First ever climate change stocktake for global tourism for the United Nations COP-28
The report finds that many countries support tourism because of its integral role in contributing to economic development. There is limited evidenced that tourism growth has been decouple from increases in greenhouse gas emissions. Tourism is one of the largest economic sectors in the world and it contributes directly and indirectly about 8-10% of global emissions.
The report is significant milestone because it is the first of its kind to assess the progress and gaps in the state of tourism worldwide regarding the climate crisis.
Professor Jarkko Saarinen is an expert member of the TPCC’s panel. This global assessment report resonates extremely well with the University of Oulu’s research strategy and new specified global challenges, such as: Mitigating climate change and securing biodiversity, and Resilient and secure society.
The TPCC is a science-based collaboration of over 60 international leading tourism and climate experts from over 30 countries and is a proactive sectoral approach which will provide much needed evidence for tourism to reduce emissions and adapt to climate hazards.
Overall, the key findings indicate the entire tourism sector needs to go further and faster to rapidly reduce tourism emissions and accelerate climate resilient tourism development.
Some of the Stocktake key findings include:
- Except during COVID-19 disruptions, tourism is growing faster than the global economy, trending toward longer distance and more emission intensive travel.
- Eight to ten per cent of global emissions are from tourism with emissions concentrated mainly in high-income countries acting both as traveller residences and destinations.
- Tourism, air travel, and cruise tourism will fall short of their 2030 emission reduction goals.
- Air travel remains the most difficult component of global tourism to realise deep emission reductions.
- The greenhouse gas emission intensity of hotel operations is gradually improving in some regional markets but without acceleration and expansion globally, will fall short of their 2030 emission reduction target.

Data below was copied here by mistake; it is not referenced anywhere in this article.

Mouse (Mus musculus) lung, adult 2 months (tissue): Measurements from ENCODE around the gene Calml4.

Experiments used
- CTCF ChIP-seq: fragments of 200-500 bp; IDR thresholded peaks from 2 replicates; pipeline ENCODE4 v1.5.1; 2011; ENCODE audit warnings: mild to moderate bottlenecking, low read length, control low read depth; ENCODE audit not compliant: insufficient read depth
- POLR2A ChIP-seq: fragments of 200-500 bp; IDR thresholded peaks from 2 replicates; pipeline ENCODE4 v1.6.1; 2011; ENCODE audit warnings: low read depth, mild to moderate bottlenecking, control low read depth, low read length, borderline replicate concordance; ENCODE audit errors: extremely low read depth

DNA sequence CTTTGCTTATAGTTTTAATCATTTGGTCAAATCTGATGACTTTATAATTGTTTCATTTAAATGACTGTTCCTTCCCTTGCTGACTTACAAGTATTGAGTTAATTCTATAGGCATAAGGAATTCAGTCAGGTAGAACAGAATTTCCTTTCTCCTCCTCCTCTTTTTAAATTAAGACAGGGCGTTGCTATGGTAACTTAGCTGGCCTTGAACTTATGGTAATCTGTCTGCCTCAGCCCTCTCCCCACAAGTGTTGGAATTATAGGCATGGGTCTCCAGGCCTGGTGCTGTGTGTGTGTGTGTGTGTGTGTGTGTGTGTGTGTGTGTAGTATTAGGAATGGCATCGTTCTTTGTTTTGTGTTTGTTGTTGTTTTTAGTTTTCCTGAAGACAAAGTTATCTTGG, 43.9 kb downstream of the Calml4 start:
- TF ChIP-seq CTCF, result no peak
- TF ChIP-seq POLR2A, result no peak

- Consumer behaviour and tourism marketing needs to shift away from the highest-emitting forms of tourism, a necessary step to achieve GHG reduction targets.
- Global tourism emissions are heavily concentrated in high-income outbound markets and destinations.
- Compounding climate hazards are anticipated to curtail tourism to many climate vulnerable countries where tourism represents a large part of the economy.
- Current forms of tourism, such as ski tourism at low elevations, beach tourism in highly erodible coastlines, and some nature-based tourism will not be viable at some destinations because of accelerating climate hazards and limits to adaptation measures.
- The unequal distribution of tourism emissions and potential impacts of climate hazards have important climate justice implications.
- In low-income countries, climate and tourism risks overlay with many other factors, such as poverty and public sector debt, requiring climate resilient policy making and climate finance.
- Tourism policy is not yet integrated with global or national climate change frameworks, despite an increase in sectoral climate pledges. Most national tourism policies or plans give limited consideration to climate change.
- Governments and international development assistance continue to invest in tourism infrastructure that is climate vulnerable and linked to high GHG emission intensity.
- Research and scientific capacity to inform evidence-based climate action in tourism has increased substantially, but training in industry and tourism education programs remains very limited.
The Tourism and Climate Change Stocktake was released on Monday 11 December and is available at www.tpcc.inf .